Solving for Simplicity and Security: Improving ID Verification for Alias-Based Transactions
Venmo, one of the most popular peer-to-peer (P2P) payment services, processed $17.6 billion in 2016. And Venmo is only one of many such options available to consumers hungry for convenience.
Simple for Users Only: The ID Verification Process Behind Alias-Based Transactions
As simple as alias-based transactions make P2P payments for users, there’s a lot that goes into the backend to meet regulatory requirements. For example, these services must conduct ID verification to prevent hackers from taking over accounts or creating accounts with fake credentials.
The most common forms of ID verification for alias-based transactions include SMS two-factor authentication (Venmo), bank account logins (Zelle), and fingerprint ID (Apple Pay). However, are these methods enough to satisfy regulations and keep users secure? Let’s take a look.
A Regulatory Alphabet Soup for Alias-Based Transactions
Alias-based transactions are governed by an alphabet soup of regulations including:
- FINRA: Financial Industry Regulatory Authority, which helps maintain market integrity and protect investors by developing and enforcing rules that apply to broker-dealer activities. FINRA’s oversight helps keep financial activities like alias-based transactions secure. For example, in 2016 FINRA identified more than 785 fraud and insider trading cases.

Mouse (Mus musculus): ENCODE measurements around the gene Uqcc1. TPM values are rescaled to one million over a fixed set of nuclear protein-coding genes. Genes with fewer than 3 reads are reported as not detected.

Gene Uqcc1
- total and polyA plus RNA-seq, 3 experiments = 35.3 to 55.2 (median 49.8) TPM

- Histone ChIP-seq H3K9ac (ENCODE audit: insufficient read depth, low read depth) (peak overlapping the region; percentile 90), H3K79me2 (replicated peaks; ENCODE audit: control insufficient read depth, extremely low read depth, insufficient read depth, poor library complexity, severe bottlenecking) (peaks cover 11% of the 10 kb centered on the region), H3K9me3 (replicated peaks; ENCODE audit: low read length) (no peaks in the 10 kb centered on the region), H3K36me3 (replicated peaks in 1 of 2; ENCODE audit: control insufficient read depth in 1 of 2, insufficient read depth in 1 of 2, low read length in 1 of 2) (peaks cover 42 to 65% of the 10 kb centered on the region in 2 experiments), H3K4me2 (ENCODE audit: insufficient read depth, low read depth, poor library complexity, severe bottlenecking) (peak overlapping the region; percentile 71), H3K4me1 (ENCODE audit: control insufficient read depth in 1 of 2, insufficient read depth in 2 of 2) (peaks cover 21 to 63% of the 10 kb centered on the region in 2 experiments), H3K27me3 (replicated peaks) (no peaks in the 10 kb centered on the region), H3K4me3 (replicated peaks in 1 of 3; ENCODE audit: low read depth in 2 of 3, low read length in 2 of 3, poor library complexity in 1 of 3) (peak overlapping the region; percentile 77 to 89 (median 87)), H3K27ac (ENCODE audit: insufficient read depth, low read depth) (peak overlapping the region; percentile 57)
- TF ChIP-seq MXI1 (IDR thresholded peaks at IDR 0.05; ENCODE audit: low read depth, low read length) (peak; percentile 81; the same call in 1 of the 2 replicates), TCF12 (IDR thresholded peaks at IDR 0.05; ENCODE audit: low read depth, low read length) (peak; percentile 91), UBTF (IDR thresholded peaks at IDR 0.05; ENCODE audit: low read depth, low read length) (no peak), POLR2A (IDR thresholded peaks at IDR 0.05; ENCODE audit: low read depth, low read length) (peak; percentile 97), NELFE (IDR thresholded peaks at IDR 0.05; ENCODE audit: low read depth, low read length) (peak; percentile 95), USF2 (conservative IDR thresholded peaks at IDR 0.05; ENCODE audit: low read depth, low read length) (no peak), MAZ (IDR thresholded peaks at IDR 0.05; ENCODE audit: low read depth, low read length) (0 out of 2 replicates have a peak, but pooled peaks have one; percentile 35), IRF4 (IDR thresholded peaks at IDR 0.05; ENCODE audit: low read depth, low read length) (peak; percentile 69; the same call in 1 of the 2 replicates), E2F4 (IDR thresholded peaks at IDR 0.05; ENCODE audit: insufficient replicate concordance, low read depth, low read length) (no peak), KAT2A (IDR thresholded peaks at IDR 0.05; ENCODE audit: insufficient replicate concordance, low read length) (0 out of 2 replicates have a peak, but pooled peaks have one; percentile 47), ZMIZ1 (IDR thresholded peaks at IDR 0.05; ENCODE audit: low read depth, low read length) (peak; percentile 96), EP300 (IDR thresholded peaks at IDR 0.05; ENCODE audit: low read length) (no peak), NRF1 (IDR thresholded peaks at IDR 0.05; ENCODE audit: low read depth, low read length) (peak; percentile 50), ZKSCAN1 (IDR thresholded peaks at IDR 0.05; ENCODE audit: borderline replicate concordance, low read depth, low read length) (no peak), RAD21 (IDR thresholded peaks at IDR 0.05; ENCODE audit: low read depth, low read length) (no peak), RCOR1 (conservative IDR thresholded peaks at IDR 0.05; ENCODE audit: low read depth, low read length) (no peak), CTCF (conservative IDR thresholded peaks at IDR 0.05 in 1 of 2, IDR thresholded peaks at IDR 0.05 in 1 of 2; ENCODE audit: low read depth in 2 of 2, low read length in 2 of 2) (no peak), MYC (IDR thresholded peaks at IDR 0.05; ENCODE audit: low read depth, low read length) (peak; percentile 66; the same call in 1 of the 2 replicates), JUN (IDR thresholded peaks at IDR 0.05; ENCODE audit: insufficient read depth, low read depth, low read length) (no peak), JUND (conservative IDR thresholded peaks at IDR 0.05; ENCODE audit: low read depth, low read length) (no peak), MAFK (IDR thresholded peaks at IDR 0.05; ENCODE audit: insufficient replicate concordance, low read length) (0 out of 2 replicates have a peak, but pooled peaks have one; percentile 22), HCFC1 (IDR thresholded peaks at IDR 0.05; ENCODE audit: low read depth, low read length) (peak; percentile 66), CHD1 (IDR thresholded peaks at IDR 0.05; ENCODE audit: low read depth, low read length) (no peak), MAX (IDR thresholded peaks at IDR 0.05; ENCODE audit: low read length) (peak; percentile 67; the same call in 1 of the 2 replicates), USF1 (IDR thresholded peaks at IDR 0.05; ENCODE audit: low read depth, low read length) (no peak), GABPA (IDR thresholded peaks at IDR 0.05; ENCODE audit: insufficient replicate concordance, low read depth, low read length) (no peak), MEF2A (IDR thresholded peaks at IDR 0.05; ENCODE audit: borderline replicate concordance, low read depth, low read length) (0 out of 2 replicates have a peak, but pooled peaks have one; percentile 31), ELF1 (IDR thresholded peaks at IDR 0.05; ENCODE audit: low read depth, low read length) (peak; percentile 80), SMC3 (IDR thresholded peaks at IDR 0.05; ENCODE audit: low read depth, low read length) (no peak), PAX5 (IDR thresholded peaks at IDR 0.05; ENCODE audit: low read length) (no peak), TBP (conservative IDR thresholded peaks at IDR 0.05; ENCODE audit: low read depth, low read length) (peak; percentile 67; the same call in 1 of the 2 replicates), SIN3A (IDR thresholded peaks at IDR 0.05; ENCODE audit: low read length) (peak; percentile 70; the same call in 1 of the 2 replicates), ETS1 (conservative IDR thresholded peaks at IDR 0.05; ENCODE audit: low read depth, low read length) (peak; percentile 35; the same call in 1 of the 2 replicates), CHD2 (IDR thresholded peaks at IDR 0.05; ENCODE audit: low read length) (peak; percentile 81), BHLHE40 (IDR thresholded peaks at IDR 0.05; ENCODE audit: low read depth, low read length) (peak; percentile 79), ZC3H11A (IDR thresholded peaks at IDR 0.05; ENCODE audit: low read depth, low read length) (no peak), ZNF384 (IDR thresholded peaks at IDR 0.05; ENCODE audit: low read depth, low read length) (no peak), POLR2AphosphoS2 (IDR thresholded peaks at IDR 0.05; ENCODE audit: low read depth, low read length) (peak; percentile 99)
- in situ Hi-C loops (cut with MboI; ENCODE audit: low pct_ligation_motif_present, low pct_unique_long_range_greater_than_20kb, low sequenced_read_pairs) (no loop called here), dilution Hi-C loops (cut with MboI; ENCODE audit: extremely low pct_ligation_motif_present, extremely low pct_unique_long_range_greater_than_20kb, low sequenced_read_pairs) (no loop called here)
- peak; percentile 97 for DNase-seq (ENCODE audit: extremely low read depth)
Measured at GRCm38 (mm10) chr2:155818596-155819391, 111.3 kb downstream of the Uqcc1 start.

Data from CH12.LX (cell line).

- AML: Anti-Money Laundering laws with which all financial institutions must comply under the Bank Secrecy Act. These laws require institutions to file a report for any individual who makes a cash transaction of over $10,000. The Financial Crimes Enforcement Network investigates those reports for signs of suspicious activity.
- KYC: Know Your Customer, a program required by the Bank Secrecy Act and U.S. Patriot Act. This program requires banks to confirm that customers only open accounts in their own legal name, to obtain a general understanding of where money in an account comes from, and to monitor customers’ transactions. This program is meant to prevent banks from being used for money laundering activities.
- CIP: Customer Identification Program, which is part of KYC and requires financial institutions to verify the identity of customers, including their name, date of birth, address, and taxpayer ID number (for US citizens) or passport or alien ID number (for non-US citizens). These requirements aim to cut down on identity fraud.
- GDPR: General Data Protection Regulation, an EU Parliament resolution that gives consumers control over their data by allowing them to know exactly what financial institutions are using their data for, obtain an electronic copy of that data, and demand that data stop being used and even erased at any time.
- PCI DSS: Payment Card Industry Data Security Standard, which was originally introduced to cover branded credit cards in order to reduce fraud by requiring regular compliance reviews.
Complying with ID Verification Regulations for Alias-Based Transactions
As recently as 2015, alias-based transaction services struggled with ID verification. For instance, Venmo came under fire in 2015 for poor ID verification. Complaints against Venmo included the ability of hackers to create accounts that pose as users’ friends (meaning those hackers used fake names in violation of KYC and CIP regulations) and to change users’ login details, including linked email addresses and passwords, without Venmo notifying users.